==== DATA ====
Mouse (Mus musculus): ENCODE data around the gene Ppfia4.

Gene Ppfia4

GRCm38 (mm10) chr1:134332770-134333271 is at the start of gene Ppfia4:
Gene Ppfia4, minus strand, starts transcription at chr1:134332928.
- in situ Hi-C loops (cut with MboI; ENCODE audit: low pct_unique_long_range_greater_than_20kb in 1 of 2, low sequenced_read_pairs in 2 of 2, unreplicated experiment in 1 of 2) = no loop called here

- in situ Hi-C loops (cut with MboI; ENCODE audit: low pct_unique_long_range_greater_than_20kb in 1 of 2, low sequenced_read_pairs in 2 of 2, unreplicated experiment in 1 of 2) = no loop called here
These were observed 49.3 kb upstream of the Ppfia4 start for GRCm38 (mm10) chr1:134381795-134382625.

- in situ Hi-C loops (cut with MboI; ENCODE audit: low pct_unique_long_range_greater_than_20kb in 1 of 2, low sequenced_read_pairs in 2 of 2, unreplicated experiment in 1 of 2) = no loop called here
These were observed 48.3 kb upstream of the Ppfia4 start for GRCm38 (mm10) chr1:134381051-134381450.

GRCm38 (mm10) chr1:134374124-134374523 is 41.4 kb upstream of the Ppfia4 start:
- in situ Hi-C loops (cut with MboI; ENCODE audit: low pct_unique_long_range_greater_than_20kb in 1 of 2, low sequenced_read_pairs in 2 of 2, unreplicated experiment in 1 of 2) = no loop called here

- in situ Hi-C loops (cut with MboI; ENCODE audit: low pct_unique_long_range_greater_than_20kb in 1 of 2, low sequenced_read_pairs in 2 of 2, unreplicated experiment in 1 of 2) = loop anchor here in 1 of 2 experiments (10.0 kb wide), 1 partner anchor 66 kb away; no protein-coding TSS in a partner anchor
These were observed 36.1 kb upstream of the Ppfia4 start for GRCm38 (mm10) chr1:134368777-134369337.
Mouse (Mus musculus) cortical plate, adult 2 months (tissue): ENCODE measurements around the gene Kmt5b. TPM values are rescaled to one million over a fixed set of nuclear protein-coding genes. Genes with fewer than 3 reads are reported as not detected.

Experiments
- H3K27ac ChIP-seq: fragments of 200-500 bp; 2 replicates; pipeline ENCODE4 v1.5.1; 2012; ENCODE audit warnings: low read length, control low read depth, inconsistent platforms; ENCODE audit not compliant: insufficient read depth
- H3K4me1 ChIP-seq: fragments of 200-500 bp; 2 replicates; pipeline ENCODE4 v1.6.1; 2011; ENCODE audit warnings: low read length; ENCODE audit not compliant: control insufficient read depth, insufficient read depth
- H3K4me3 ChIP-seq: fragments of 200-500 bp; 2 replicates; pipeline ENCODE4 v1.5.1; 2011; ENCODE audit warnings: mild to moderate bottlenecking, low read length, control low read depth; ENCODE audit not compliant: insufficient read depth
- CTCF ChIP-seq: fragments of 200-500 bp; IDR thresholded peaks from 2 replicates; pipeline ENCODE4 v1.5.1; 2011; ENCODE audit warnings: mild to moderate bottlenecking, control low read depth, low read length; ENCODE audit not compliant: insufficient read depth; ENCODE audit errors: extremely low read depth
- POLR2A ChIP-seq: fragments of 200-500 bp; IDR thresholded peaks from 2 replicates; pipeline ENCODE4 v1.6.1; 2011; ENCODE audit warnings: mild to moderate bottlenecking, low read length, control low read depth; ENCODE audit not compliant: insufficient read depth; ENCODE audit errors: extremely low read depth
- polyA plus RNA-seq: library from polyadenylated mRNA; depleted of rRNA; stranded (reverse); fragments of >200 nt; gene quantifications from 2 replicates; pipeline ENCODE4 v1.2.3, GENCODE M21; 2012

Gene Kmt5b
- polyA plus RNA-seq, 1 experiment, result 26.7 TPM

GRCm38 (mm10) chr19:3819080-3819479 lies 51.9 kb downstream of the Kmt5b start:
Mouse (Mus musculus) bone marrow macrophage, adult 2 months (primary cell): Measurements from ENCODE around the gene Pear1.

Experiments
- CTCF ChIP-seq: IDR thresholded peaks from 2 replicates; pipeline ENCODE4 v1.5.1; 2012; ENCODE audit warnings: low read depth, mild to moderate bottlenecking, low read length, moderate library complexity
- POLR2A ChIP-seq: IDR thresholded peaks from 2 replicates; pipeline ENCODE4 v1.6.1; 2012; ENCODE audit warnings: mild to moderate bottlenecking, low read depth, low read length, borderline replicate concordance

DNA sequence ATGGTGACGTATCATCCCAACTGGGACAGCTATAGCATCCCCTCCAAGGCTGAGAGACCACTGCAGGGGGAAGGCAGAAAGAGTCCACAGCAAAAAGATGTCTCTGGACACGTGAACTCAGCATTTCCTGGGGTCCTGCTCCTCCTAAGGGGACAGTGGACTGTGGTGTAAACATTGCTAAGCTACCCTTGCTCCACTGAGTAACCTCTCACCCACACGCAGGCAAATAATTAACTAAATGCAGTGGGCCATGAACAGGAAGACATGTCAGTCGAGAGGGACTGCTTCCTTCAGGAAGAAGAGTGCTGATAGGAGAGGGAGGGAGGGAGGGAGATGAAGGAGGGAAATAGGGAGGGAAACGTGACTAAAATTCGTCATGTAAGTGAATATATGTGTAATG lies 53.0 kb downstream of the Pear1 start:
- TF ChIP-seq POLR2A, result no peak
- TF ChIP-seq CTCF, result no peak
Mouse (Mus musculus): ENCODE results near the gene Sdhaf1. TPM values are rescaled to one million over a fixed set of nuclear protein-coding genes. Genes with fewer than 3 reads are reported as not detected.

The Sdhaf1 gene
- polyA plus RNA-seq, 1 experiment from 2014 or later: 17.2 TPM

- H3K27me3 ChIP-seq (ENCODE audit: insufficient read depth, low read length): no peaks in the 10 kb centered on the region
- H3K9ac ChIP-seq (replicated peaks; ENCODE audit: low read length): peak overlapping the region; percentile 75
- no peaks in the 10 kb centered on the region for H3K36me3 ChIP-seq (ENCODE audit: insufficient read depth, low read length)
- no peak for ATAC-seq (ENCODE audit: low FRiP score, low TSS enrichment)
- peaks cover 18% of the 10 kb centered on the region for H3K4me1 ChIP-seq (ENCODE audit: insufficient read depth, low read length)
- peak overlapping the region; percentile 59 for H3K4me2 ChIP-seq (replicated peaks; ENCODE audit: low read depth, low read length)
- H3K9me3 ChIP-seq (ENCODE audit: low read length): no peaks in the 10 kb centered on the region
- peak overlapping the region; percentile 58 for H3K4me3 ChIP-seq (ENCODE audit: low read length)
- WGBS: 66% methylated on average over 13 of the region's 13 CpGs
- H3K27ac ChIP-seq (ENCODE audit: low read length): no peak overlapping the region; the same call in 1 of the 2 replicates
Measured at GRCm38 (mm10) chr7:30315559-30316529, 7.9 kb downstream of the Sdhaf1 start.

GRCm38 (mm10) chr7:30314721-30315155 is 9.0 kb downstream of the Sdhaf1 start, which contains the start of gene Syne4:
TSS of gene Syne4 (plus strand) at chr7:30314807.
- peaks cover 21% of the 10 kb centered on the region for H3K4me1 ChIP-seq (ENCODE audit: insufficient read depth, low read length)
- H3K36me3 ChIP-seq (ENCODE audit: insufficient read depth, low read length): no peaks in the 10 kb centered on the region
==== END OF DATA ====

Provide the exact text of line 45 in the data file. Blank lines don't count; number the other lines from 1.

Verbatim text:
Measured at GRCm38 (mm10) chr7:30315559-30316529, 7.9 kb downstream of the Sdhaf1 start.